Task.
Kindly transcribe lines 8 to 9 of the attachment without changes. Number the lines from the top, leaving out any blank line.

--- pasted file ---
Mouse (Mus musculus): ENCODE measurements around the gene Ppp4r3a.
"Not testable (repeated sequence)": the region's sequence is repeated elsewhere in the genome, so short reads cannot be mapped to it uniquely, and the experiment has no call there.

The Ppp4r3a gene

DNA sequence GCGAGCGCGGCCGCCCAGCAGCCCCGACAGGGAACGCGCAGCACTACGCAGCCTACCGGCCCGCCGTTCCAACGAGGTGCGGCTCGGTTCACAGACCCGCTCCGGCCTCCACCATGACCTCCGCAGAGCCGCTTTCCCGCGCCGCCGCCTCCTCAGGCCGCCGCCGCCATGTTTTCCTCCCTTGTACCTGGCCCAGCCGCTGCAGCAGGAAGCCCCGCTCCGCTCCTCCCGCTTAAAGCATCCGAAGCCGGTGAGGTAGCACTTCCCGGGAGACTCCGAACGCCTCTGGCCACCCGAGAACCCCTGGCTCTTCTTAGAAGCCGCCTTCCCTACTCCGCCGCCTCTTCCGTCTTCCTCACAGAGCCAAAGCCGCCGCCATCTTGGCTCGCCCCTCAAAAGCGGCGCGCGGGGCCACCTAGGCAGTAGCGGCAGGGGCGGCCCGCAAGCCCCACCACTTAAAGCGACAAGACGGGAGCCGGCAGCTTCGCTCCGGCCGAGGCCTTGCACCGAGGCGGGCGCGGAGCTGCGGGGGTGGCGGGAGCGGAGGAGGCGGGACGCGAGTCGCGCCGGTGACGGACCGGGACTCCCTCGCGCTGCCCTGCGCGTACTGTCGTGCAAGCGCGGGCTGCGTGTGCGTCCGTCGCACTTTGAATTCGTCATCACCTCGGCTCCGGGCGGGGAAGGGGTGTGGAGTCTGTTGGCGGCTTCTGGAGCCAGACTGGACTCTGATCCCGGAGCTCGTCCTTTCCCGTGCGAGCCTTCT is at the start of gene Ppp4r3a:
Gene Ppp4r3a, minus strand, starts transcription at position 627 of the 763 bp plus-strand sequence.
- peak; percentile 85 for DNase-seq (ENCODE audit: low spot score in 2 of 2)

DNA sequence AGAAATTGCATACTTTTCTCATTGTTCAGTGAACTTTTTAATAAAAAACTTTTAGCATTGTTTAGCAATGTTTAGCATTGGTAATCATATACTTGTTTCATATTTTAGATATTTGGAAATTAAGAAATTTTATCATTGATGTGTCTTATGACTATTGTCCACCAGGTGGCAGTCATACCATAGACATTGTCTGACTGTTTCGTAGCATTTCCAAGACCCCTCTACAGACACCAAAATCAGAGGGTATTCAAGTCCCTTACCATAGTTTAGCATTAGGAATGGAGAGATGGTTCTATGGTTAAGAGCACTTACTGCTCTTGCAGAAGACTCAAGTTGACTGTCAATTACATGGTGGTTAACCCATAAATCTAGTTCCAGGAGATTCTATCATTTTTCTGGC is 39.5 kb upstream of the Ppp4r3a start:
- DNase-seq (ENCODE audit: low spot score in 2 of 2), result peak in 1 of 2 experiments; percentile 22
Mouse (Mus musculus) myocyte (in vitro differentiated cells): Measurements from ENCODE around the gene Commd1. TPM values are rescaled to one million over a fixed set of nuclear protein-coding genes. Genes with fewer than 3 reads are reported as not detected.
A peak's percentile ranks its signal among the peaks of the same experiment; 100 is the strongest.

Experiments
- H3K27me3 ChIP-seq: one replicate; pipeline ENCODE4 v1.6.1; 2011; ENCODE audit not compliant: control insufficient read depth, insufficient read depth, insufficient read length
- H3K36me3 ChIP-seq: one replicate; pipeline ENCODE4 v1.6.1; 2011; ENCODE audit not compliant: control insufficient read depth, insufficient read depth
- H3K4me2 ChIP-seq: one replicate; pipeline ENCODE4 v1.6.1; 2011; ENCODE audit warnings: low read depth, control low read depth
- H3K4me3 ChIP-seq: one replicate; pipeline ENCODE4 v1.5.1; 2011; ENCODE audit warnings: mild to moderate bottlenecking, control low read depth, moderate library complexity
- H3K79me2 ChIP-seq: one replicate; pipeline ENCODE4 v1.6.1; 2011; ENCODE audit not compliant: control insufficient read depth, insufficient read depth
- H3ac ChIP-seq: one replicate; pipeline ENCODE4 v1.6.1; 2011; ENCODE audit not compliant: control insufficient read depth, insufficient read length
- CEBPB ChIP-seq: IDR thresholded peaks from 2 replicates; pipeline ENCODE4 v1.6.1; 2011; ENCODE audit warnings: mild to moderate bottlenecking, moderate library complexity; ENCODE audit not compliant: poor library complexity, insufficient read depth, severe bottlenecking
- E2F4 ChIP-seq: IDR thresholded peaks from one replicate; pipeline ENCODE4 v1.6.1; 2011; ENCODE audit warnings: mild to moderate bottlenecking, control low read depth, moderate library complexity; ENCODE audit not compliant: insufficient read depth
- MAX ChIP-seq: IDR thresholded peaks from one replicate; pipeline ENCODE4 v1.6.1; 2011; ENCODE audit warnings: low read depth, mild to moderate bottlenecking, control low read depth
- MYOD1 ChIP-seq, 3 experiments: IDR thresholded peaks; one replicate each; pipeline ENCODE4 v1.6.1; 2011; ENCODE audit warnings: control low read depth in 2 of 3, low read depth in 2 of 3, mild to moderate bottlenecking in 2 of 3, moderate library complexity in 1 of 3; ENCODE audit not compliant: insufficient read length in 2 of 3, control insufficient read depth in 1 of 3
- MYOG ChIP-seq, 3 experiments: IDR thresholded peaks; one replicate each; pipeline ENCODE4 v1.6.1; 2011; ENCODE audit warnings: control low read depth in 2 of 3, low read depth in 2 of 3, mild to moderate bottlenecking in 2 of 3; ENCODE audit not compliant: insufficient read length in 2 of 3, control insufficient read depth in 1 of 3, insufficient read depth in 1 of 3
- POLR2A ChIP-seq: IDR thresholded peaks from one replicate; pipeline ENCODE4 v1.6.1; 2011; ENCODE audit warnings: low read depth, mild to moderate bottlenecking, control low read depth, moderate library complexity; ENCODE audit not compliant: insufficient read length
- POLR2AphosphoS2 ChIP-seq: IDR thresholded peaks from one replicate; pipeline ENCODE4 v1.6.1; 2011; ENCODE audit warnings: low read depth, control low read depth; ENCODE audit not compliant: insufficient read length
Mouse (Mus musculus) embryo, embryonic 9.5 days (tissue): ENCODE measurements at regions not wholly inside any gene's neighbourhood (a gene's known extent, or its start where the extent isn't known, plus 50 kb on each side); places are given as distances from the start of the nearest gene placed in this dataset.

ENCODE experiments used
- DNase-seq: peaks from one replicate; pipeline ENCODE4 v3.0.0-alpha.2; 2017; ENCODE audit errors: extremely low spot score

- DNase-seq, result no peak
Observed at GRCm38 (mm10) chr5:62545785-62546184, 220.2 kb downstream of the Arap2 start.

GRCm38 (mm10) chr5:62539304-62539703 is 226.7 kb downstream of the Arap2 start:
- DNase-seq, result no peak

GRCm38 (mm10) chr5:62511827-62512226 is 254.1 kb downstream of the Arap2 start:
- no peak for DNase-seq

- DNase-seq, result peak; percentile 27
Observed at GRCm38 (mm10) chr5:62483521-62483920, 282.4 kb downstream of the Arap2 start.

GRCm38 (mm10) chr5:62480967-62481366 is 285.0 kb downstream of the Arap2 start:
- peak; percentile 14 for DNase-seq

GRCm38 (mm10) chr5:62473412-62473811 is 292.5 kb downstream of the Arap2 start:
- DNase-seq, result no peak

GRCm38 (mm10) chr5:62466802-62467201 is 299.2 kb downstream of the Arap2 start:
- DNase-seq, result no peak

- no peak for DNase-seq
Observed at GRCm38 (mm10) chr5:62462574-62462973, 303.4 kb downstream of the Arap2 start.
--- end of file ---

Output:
- DNase-seq (ENCODE audit: low spot score in 2 of 2), result peak in 1 of 2 experiments; percentile 22
Mouse (Mus musculus) myocyte (in vitro differentiated cells): Measurements from ENCODE around the gene Commd1. TPM values are rescaled to one million over a fixed set of nuclear protein-coding genes. Genes with fewer than 3 reads are reported as not detected.